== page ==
Growth of Urban Agglomerations, 1950–2015

Source: United Nations, World Urbanization Prospects, The 1999 Revision.

The chart "Growth of urban agglomerations" shows population growth in selected cities. New York and London are typical of large cities in more developed countries that arose in the 1800s and early 1900s, reached their current size mid-century, and have since experienced slow growth or decline. Cities in some less developed countries, such as Mexico City, grew very rapidly between 1950 and 1980, and are growing more slowly now. Many Asian and African cities, such as Lagos and Bombay, are experiencing very rapid growth now and are projected to continue at this pace.


As the population increases, more people will live in large cities. Many people will live in the growing number of cities with over 5 million habitants known as megacities. As the map "Largest urban agglomerations" shows, just eight cities had populations of 5 million or more in 1950, two of them in less developed countries. Megacities numbered 41 in 2000. By 2015, 59 megacities will exist, 48 in less developed countries.

By the turn of the century, cities of 10 million and larger will be more common. In 1950, only one city had more than 10 million inhabitants (see table, "Top 10 Largest Urban Agglomerations" below). By 2015, 23 cities are projected to hold over 10 million people; all but four will be in less developed countries.

Top 10 largest urban agglomerations in 1950, 2000, 2015




1. New York, USA


1. Tokyo, Japan


1. Tokyo, Japan


2. London, England


2. Mexico City, Mexico


2. Bombay, India


3. Tokyo, Japan


3. Bombay, India


3. Lagos, Nigeria


4. Paris, France


4. São Paulo, Brazil


4. Dhaka, Bangladesh


5. Moscow, Russia


5. New York, USA


5. São Paulo, Brazil


6. Shanghai, China


6. Lagos, Nigeria


6. Karachi, Pakistan


7. Essen, Germany


7. Los Angeles, USA


7. Mexico City, Mexico


8. Buenos Aires, Argentina


8. Calcutta, India


8. New York, USA


9. Chicago, USA


9. Shanghai, China


9. Jakarta, Indonesia


10. Calcutta, India


10. Buenos Aires, Argentina


10. Calcutta, India


Source: United Nations, World Urbanization Prospects, The 1999 Revision.


Death rate (or crude death rate): The number of deaths per 1,000 population in a given year.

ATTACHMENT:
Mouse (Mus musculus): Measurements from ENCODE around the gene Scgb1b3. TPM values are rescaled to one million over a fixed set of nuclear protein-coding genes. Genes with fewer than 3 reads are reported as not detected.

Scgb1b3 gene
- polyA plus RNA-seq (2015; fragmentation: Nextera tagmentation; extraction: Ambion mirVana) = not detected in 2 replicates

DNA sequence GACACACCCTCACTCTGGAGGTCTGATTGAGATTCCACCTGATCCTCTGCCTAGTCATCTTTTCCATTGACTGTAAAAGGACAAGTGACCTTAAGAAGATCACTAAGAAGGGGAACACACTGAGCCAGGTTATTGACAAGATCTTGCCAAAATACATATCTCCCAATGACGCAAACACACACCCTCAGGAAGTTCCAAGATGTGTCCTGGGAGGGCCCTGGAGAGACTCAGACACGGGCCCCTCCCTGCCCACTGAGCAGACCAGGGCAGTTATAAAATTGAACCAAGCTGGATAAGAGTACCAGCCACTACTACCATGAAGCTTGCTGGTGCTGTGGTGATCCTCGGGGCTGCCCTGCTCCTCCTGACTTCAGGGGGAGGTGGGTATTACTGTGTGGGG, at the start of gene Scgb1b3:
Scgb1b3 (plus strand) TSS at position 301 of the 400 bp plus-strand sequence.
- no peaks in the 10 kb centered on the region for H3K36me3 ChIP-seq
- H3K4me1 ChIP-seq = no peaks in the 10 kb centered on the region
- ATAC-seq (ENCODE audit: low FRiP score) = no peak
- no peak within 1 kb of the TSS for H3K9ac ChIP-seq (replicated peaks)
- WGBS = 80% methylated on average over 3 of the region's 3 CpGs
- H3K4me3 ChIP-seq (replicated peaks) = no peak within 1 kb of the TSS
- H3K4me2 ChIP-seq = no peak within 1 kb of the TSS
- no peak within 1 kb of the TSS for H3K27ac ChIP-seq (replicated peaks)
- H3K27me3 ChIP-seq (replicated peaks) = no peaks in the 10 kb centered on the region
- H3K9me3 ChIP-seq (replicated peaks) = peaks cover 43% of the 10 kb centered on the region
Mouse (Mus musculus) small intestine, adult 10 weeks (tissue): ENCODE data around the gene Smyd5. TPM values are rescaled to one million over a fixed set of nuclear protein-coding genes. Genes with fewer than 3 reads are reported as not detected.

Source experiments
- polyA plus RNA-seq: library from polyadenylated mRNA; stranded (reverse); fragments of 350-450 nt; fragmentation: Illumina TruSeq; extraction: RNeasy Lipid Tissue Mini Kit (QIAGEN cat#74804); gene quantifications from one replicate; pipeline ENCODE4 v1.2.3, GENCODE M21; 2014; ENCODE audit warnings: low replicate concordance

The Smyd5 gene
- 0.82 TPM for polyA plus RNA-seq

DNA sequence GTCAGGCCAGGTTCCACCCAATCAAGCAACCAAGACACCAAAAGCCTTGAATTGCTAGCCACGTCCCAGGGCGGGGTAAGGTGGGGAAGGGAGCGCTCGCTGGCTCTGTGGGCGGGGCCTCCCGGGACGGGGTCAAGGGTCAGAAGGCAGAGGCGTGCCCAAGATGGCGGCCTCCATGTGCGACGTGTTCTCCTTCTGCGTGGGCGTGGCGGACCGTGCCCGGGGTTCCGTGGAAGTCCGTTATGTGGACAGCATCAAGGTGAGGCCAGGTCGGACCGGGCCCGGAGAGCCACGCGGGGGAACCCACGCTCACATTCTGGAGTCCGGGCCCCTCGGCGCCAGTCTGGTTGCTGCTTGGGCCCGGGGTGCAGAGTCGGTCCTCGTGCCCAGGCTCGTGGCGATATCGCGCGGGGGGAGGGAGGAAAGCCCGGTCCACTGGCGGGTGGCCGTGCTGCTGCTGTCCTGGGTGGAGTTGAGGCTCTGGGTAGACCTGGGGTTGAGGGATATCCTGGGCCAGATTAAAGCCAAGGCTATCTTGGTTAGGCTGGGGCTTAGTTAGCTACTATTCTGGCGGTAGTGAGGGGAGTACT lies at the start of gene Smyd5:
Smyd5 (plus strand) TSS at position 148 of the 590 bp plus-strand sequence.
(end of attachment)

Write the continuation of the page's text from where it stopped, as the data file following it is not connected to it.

Less developed countries: Less developed countries include all countries in Africa, Asia (excluding Japan), and Latin America and the Caribbean, and the regions of Melanesia, Micronesia, and Polynesia.

Megacities: A city with a population of 10 million or more residents.

Metropolitan area: A large concentration of population, usually an area with 100,000 or more people. The area typically includes an important city with 50,000 or more inhabitants and the administrative areas bordering the city that are socially and economically integrated with it.

More developed countries: More developed countries include all countries in Europe, North America, Australia, New Zealand, and Japan.

Rate of natural increase: The rate at which a population is increasing (or decreasing) in a given year due to a surplus (or deficit) of births over deaths, expressed as a percentage of the base population.

Urban: Countries differ in the way they classify population as "urban" or "rural." Typically, a community or settlement with a population of 2,000 or more is considered urban. A listing of country definitions is published annually in the United Nations Demographic Yearbook.

Urban agglomeration: Urban agglomerations are areas of 1 million population or more. The concept of agglomeration defines the population contained within the contours of contiguous territory inhabited at urban levels of residential density without regard to administrative boundaries.

Urbanization: Growth in the proportion of a population living in urban areas.

  1. Where will most of the new 5 million-plus cities spring up in 2015 — in more developed or less developed countries?

  2. How did growth in London differ from that of Lagos in the past 50 years?


  1. What is the definition of an urban area?

  2. In 2000, did most of the world's people live in rural or urban areas?

  3. Describe the differences in the patterns of urbanization in the more developed and less developed countries.


Find the column on the World Population Data Sheet showing the percent of population residing in urban areas. Also examine the list of the largest cities found in the table "Top 10 Largest Agglomerations." For the 10 largest cities, calculate the proportion of the country's population living in that city in 2000. For example, 18.4 million people reside in Mexico City; this is 18.5 percent of Mexico's population.


Why are megacities increasing so rapidly in less developed countries? What are some implications of rapid growth in these cities?